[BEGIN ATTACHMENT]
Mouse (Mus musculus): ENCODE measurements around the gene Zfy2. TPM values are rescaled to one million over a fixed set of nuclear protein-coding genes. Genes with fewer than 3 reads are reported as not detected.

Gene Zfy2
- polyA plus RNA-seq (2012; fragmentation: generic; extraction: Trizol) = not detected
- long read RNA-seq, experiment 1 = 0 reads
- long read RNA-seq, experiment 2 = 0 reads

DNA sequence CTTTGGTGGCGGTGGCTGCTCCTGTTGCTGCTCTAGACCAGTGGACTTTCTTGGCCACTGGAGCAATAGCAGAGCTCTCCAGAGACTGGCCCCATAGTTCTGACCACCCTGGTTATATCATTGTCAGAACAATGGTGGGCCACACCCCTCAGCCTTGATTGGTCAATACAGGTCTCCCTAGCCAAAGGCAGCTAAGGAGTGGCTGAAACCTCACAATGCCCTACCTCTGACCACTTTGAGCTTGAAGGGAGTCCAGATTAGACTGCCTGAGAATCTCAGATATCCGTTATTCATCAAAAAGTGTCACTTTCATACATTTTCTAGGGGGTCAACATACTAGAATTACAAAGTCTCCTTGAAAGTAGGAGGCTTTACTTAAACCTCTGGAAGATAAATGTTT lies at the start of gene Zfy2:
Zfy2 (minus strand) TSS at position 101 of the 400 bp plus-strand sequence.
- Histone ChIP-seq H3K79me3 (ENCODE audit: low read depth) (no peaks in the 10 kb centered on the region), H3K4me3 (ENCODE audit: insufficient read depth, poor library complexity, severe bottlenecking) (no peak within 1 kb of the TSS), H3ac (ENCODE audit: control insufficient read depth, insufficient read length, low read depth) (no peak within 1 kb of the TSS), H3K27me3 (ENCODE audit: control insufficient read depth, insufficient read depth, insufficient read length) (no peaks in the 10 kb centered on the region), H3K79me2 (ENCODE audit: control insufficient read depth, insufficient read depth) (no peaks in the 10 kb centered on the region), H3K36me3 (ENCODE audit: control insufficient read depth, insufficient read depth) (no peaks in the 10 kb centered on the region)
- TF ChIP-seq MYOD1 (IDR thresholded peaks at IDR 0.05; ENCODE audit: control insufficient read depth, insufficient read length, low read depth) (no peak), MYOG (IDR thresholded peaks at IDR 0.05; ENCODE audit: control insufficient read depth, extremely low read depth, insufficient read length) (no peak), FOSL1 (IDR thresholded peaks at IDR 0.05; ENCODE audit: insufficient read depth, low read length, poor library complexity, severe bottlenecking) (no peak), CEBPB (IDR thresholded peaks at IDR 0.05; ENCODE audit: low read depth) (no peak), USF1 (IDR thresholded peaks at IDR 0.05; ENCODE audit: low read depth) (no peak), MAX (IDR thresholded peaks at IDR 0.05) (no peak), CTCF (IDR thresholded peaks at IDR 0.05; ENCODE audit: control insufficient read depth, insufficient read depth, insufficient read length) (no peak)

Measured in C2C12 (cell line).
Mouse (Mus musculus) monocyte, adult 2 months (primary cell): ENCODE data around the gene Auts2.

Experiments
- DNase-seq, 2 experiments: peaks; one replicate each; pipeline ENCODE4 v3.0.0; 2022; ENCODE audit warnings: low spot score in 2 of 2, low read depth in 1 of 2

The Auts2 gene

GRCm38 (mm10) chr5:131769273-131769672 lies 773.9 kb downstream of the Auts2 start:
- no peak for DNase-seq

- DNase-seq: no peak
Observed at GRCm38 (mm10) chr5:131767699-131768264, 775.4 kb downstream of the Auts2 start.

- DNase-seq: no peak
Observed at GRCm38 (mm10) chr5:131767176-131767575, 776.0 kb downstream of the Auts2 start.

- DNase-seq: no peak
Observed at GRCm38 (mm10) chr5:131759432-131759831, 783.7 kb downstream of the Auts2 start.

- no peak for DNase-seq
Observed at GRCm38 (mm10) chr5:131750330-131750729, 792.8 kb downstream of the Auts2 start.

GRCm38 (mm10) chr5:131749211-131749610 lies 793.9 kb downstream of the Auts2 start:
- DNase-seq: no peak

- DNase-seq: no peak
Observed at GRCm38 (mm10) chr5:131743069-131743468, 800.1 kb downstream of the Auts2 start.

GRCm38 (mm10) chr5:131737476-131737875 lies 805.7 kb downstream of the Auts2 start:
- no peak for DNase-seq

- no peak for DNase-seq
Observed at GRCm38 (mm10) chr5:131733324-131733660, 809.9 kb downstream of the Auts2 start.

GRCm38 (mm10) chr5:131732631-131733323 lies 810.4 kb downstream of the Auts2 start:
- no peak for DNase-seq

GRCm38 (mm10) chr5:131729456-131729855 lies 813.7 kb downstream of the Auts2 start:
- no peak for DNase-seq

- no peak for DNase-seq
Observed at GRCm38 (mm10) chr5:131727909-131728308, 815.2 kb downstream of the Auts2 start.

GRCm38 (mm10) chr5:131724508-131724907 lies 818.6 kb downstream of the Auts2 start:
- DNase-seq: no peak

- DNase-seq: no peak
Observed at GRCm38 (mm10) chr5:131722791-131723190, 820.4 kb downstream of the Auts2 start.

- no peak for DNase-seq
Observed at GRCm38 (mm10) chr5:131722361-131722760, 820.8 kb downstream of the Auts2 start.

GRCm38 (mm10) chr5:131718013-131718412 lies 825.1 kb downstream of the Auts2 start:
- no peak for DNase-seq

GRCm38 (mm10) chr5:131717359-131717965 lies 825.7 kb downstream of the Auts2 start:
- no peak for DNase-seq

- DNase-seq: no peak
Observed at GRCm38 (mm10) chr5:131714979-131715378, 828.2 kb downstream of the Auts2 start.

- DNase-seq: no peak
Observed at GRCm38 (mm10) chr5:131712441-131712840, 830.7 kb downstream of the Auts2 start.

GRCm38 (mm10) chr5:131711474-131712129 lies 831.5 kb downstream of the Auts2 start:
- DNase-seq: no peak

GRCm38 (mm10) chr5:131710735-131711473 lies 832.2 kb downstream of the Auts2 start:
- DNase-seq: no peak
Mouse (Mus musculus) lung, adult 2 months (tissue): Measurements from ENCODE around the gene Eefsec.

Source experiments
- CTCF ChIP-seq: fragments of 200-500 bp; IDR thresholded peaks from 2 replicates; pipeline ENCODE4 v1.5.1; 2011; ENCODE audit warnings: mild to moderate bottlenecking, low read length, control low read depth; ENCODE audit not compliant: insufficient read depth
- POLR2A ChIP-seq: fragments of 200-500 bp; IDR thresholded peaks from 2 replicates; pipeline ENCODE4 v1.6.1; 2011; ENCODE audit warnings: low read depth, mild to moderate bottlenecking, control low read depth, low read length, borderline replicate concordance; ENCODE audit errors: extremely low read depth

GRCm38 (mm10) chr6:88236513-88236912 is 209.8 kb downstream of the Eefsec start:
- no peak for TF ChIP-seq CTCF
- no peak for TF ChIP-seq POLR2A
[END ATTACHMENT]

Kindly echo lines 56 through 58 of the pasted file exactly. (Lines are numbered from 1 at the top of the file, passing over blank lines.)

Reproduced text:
- DNase-seq: no peak
Mouse (Mus musculus) lung, adult 2 months (tissue): Measurements from ENCODE around the gene Eefsec.

Source experiments